Larry, sorry to hear that, but...that was the inference I drew from the guy on the other end of the phone at Weston last year. Basically, in the same league as FSaver.

Good luck with the bridge too far.

Image

FWIW, this is a work by a German painter http://naomireuter.de/index.php, called "the bridge"....i like it on many levels and your "bridge too far" "footprint" reminded me of it....

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#29 Post by Larry P » July 1st, 2016, 8:44 am

LOL that painting's pretty good Stuart.

Lori's disappointed and still trying to argue to try a different Foodsaver brand model, but she's reluctantly coming around to my argument that we're better served by a professional model. Sealing a large batch of smoked salmon is a very different job than sealing a bag of leftovers after dinner, which I guess is what these machines are aimed at. I'm still shocked at how weak this thing really was at $150. It's about equivalent to the Foodsavers in the $70-$90 range.
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#30 Post by David J » July 6th, 2016, 1:19 pm

depending on what you want to spend, the chamber sealing machines are FAR superior to the foodsaver style bags that work on suction.

Chamber sealing machines work by placing the entire bag with its contents inside a chamber and then all of the air is pumped out of the chamber creating a pressure inside the chamber of zero atmospheres. The bag appears to be inflated while this is happening, but it's actually empty. It's sealed, and then when the vacuum is released and it goes back to 1 atmosphere, the bag shrinks down on the meat (or whatever else is in there). Liquid is never a problem and you always get a good seal. In fact, you can vacuum seal a bag of soup with these things as long as the soup isn't hot. The boiling point at zero atm is way lower than at 1.

the problem with them is price. I have a vacmaster 112 model and I think it's around $550 new and you have to shop around to find that price. The good part, is the bags are super cheap. I bought 1000 bags for 40 bucks I think. If you vacuum pack a decent amount of stuff like I do, you'll end up better off than you do with a foodsaver because you'll save on bags, and you wont' have stuff go bad when the foodsaver seals inevitably break.
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#31 Post by Ron Kramer » July 6th, 2016, 3:23 pm

Eight years and have NEVER had a bag break.

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#32 Post by Jay Miller » July 7th, 2016, 6:28 am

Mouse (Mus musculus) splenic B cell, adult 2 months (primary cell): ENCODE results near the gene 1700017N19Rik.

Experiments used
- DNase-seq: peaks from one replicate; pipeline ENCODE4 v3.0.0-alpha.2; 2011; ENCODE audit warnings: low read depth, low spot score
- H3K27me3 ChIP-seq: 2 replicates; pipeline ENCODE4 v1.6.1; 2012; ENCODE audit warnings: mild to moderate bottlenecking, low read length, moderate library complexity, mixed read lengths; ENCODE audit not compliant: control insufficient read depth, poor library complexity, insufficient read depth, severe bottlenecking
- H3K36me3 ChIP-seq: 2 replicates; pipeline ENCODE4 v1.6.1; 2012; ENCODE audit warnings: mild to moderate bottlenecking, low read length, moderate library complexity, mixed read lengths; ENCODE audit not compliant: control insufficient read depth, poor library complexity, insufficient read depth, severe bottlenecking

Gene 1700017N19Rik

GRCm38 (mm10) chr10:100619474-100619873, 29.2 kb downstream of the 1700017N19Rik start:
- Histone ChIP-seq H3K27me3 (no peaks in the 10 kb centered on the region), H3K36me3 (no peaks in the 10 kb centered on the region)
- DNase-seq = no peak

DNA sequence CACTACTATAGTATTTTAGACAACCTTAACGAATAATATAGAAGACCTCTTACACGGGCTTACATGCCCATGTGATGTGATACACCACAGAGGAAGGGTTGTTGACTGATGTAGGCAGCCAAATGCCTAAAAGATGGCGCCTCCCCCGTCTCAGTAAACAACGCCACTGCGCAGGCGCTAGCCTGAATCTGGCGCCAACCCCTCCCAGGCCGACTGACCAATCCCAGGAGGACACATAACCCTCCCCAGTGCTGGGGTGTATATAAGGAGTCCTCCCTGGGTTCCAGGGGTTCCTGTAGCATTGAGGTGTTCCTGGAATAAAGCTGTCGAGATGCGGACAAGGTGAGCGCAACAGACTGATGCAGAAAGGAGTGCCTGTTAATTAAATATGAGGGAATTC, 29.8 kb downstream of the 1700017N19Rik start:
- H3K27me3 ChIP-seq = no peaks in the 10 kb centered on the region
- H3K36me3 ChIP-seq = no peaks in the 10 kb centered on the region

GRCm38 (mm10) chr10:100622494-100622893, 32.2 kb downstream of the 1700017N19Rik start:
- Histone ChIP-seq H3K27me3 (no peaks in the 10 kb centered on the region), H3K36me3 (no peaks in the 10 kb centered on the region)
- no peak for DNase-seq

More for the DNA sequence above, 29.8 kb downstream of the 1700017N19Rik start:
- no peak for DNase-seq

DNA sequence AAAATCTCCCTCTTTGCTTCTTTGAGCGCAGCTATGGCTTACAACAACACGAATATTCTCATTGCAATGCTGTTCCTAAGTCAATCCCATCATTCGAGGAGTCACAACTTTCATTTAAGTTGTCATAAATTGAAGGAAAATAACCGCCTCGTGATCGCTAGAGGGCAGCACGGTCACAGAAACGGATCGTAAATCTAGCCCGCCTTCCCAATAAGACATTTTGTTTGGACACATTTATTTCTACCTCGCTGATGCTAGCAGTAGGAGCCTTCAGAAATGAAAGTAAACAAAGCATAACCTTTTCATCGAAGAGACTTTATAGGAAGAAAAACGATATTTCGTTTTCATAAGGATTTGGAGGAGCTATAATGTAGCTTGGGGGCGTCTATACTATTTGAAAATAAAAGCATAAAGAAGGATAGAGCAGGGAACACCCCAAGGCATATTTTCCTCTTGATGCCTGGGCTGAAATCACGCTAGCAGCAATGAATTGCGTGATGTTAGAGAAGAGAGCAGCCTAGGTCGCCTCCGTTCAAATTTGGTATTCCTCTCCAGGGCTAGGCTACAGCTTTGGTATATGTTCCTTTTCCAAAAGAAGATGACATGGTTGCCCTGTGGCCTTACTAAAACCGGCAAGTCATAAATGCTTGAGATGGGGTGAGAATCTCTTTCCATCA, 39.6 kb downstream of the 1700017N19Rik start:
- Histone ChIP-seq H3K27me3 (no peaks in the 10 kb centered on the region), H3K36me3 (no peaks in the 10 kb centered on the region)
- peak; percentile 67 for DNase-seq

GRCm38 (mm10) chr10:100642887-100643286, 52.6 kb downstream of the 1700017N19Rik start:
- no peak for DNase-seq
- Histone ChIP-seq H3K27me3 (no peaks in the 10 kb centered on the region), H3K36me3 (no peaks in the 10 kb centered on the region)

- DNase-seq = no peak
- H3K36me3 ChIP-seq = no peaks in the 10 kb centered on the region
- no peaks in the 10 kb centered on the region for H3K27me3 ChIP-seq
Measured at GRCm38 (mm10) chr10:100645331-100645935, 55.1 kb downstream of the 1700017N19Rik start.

Ron Kramer wrote:Eight years and have NEVER had a bag break.

Me either.
Ripe fruit isn't necessarily a flaw.

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#33 Post by Larry P » July 8th, 2016, 3:05 pm

Well the 1100 arrived, and my first 3 bags would evacuate, then the thing would show "E1" and wouldn't seal. I didn't find anything about error messages online or in the manual. With the intent of calling customer service this morning, I gave it another try and it successfully sealed and vacuumed 5 bags. Now I don't know what to think.
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#34 Post by Ron Kramer » July 8th, 2016, 7:15 pm

Larry P wrote:Well the 1100 arrived, and my first 3 bags would evacuate, then the thing would show "E1" and wouldn't seal. I didn't find anything about error messages online or in the manual. With the intent of calling customer service this morning, I gave it another try and it successfully sealed and vacuumed 5 bags. Now I don't know what to think.

Make sure seal band gasket was firmly pressed down.

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#35 Post by David J » July 11th, 2016, 8:28 pm

You've never had a seal fail? You must not bag much stuff.
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#36 Post by Larry P » July 17th, 2016, 7:41 pm

Bagged about 5 lbs of smoked salmon today, the 1100 performed flawlessly.
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#37 Post by Stuart BeauneHead Niemtzow » March 20th, 2018, 1:09 pm

Almost two years later, my Weston is just what I needed: reliable; easy to use...and....failsafe.

Haven't even talked to their consumer line people.

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#38 Post by Larry P » March 20th, 2018, 4:41 pm

Stuart BeauneHead Niemtzow wrote:Almost two years later, my Weston is just what I needed: reliable; easy to use...and....failsafe.

Haven't even talked to their consumer line people.
Same here. What we thought were defects turned out to be bad bags.
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#39 Post by Kenny H » March 20th, 2018, 9:06 pm

And Mark Hudson's recommendation was solid gold. My Weston Pro 2300 is still killing it. Considering it can even be rebuilt, it is a lifetime purchase. An absolute staple in my kitchen.